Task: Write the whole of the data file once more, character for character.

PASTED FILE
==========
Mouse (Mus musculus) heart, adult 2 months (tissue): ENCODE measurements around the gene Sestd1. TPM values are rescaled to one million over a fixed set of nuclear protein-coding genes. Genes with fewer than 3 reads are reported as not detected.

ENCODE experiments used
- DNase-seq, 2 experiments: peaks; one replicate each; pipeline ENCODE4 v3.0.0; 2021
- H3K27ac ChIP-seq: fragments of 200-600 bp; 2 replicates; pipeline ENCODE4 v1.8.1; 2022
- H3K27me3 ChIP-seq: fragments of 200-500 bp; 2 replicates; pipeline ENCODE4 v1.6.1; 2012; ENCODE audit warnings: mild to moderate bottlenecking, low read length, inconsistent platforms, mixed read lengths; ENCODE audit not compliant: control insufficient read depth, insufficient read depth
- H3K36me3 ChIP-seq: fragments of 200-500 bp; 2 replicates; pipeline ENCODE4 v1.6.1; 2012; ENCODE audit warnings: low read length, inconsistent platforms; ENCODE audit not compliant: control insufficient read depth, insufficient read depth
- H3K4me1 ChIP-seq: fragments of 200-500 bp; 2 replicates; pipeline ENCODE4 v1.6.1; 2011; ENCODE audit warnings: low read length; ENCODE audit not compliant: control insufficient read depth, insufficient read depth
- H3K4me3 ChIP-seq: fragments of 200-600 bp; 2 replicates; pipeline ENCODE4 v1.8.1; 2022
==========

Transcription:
Mouse (Mus musculus) heart, adult 2 months (tissue): ENCODE measurements around the gene Sestd1. TPM values are rescaled to one million over a fixed set of nuclear protein-coding genes. Genes with fewer than 3 reads are reported as not detected.

ENCODE experiments used
- DNase-seq, 2 experiments: peaks; one replicate each; pipeline ENCODE4 v3.0.0; 2021
- H3K27ac ChIP-seq: fragments of 200-600 bp; 2 replicates; pipeline ENCODE4 v1.8.1; 2022
- H3K27me3 ChIP-seq: fragments of 200-500 bp; 2 replicates; pipeline ENCODE4 v1.6.1; 2012; ENCODE audit warnings: mild to moderate bottlenecking, low read length, inconsistent platforms, mixed read lengths; ENCODE audit not compliant: control insufficient read depth, insufficient read depth
- H3K36me3 ChIP-seq: fragments of 200-500 bp; 2 replicates; pipeline ENCODE4 v1.6.1; 2012; ENCODE audit warnings: low read length, inconsistent platforms; ENCODE audit not compliant: control insufficient read depth, insufficient read depth
- H3K4me1 ChIP-seq: fragments of 200-500 bp; 2 replicates; pipeline ENCODE4 v1.6.1; 2011; ENCODE audit warnings: low read length; ENCODE audit not compliant: control insufficient read depth, insufficient read depth
- H3K4me3 ChIP-seq: fragments of 200-600 bp; 2 replicates; pipeline ENCODE4 v1.8.1; 2022